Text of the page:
This exemption for large vehicles was adopted in 1973. 49 CFR 580.5 (1973), 38 FR 2979 (Jan. 31, 1973). In the course of a rulemaking, NHTSA agreed with certain comments, submitted by Freightliner Corporation, White Motor Corporation, and the National Association of Motor Bus Operators, that buses and large trucks are routinely driven hundreds of thousands of miles and their buyers have traditionally relied on their maintenance records as the principal guide to their condition and value. Id. The comments pointed out that such vehicles often accumulate more than 100,000 miles in a year and that major components are often overhauled or replaced during the life of a typical bus or large truck. The most important factor in assessing the condition of such vehicles is to determine when and how such maintenance occurred. Odometer mileage is linked only to the vehicle as a whole and provides no indication of whether and when such important work was done on major components of these heavy-use vehicles. Freightliner Corp., Comment (January 8, 1973) (docket no. 73-31-N01-029). NHTSA amended the regulations in 1988 (53 FR 29476) and 1989 (54 FR 35888) and redesignated the exemptions as § 580.17 in 1997. 62 FR 47765.

The Petition

On June 30, 2005, the Smiths filed a petition seeking an amendment to NHTSA's regulation that would eliminate the exemption in § 580.17(a)(1) for vehicles having a GVWR of more than 16,000 pounds. The Smiths purchased a used truck with 450,000 miles on the odometer and, as recently as the date of their petition, were unable to determine if the odometer reading is the actual mileage or to obtain the maintenance records for the truck. The Smiths have not provided any evidence that the odometer reading on the truck they purchased was incorrect. Instead, they contend that the problems they have experienced with the truck are likely due to its having more mileage than the odometer shows or to the previous owner's having not done certain maintenance they believed had been done.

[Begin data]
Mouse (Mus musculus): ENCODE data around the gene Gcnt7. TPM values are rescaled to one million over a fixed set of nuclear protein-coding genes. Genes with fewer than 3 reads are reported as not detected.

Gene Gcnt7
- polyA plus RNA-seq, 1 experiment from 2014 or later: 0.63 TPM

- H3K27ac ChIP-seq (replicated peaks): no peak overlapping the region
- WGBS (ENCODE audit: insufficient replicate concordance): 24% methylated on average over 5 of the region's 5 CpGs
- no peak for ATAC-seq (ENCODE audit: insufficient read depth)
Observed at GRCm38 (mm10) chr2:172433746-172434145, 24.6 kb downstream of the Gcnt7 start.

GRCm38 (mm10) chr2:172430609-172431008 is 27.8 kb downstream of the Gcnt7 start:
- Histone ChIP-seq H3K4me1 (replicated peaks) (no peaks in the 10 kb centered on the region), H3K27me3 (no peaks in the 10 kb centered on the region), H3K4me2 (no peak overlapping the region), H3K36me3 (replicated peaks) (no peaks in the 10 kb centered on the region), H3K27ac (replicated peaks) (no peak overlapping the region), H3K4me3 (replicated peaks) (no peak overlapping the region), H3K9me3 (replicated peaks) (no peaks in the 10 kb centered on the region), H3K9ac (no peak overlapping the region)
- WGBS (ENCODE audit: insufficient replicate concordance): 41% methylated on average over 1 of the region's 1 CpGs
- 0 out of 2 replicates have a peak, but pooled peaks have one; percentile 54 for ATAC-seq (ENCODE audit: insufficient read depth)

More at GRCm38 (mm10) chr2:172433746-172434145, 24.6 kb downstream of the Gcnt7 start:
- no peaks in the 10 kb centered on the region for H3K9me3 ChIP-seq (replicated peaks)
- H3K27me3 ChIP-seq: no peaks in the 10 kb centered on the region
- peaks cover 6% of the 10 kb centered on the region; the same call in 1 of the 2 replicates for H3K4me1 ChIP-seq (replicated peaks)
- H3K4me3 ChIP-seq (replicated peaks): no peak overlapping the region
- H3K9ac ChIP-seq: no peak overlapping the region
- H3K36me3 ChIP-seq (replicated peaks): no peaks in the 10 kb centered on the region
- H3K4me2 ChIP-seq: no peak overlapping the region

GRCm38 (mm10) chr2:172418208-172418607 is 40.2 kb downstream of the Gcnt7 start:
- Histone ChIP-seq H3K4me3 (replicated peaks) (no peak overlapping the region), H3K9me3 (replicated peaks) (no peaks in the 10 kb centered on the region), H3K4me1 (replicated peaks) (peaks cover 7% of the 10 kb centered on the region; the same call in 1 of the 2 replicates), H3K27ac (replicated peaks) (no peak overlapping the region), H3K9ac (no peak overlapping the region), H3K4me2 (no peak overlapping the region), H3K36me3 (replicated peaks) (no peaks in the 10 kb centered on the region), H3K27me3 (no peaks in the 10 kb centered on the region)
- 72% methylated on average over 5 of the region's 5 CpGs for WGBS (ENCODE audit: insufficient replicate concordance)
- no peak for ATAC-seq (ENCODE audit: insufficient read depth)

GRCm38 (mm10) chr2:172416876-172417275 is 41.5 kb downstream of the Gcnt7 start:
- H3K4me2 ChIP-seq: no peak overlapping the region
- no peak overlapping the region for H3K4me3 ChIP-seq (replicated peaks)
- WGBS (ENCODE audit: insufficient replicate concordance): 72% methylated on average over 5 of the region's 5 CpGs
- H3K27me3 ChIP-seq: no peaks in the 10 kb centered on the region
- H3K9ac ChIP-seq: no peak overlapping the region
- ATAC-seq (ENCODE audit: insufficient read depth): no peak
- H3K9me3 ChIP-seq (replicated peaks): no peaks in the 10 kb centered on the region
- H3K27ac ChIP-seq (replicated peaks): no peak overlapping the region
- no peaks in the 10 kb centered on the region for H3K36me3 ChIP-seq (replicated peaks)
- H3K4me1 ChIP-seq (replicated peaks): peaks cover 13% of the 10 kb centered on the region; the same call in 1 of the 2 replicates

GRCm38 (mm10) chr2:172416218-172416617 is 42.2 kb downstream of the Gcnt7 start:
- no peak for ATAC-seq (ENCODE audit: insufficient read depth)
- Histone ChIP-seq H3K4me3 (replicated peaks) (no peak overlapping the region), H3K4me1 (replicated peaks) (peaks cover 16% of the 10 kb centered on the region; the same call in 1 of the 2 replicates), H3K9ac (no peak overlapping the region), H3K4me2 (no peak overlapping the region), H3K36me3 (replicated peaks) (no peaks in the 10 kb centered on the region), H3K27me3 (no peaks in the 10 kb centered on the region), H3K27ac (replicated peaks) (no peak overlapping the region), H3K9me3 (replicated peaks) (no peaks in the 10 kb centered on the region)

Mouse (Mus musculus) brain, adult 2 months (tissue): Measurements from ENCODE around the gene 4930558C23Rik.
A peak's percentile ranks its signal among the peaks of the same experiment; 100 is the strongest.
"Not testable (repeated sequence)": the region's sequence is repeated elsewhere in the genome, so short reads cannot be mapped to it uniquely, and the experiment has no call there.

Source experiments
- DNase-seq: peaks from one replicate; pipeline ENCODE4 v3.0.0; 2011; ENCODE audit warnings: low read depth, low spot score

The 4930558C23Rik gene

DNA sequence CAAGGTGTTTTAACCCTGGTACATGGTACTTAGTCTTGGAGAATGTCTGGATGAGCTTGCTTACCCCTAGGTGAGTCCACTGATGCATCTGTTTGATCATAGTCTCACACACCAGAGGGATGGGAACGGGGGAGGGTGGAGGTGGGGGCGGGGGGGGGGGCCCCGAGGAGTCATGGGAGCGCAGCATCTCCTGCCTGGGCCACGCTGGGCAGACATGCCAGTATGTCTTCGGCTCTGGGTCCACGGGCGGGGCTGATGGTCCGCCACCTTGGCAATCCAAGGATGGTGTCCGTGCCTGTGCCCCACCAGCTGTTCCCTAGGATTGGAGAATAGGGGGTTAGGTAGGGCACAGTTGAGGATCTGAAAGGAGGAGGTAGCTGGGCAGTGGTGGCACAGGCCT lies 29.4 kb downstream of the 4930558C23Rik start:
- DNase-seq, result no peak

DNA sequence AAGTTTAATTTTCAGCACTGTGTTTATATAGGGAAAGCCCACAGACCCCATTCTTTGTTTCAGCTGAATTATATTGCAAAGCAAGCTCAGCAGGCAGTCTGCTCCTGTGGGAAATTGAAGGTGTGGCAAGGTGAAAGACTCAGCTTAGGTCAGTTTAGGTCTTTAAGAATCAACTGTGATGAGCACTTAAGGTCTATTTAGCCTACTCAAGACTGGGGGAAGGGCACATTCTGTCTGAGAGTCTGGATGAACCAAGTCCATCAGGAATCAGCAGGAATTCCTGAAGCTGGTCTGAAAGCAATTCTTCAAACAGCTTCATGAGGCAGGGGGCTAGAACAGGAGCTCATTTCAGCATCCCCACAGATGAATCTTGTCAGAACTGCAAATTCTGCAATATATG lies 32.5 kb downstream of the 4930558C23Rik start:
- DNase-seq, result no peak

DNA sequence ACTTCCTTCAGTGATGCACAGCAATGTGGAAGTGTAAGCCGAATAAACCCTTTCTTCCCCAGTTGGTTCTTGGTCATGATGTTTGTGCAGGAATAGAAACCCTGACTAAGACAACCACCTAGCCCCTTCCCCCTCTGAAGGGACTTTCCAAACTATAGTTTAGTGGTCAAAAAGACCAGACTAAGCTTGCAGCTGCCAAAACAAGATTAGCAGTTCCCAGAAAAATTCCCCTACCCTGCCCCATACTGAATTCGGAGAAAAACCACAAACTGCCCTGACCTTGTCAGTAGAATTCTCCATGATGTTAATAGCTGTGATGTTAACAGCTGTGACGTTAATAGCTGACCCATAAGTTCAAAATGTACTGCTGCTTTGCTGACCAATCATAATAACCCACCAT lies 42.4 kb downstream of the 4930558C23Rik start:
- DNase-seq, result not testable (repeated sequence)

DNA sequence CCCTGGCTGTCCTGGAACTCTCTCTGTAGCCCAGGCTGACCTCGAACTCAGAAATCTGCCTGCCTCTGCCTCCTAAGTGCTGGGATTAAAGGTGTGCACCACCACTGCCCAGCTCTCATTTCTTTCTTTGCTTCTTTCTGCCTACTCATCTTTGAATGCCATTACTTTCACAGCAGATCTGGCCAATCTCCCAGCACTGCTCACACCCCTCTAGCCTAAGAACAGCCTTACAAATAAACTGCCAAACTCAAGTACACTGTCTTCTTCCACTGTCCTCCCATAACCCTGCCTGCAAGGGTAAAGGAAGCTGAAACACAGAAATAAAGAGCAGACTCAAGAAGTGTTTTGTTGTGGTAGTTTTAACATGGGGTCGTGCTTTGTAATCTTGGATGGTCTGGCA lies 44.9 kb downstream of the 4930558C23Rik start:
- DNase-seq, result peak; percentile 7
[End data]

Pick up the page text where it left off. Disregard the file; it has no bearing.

The Smiths believe that an odometer disclosure requirement for these vehicles would deter odometer fraud and that without the odometer disclosure, the true mileage of the vehicles can never be ascertained. According to the Smiths, being assured that the mileage is true and correct assists purchasers in determining a vehicle's mechanical condition and value. The Smiths further state that a vehicle's mechanical history or maintenance records are not always available from the previous owner.


As enacted in 1972, the primary purpose of the odometer disclosure law was to protect buyers of motor vehicles who “rely heavily on the odometer reading as an index of the condition and value of such vehicle.” 86 Stat. 961, 49 U.S.C. 32701(a)(1). In establishing the exemptions to its odometer disclosure regulation in 1973, NHTSA paid close attention to the purposes of the Act. The exemptions in the regulations focused on the types of vehicles for which the odometer reading is not used as a principal guide to the condition and value of the vehicles. Under these exemptions, the public and state agencies were not burdened with paperwork that has not been particularly beneficial to purchasers.[2]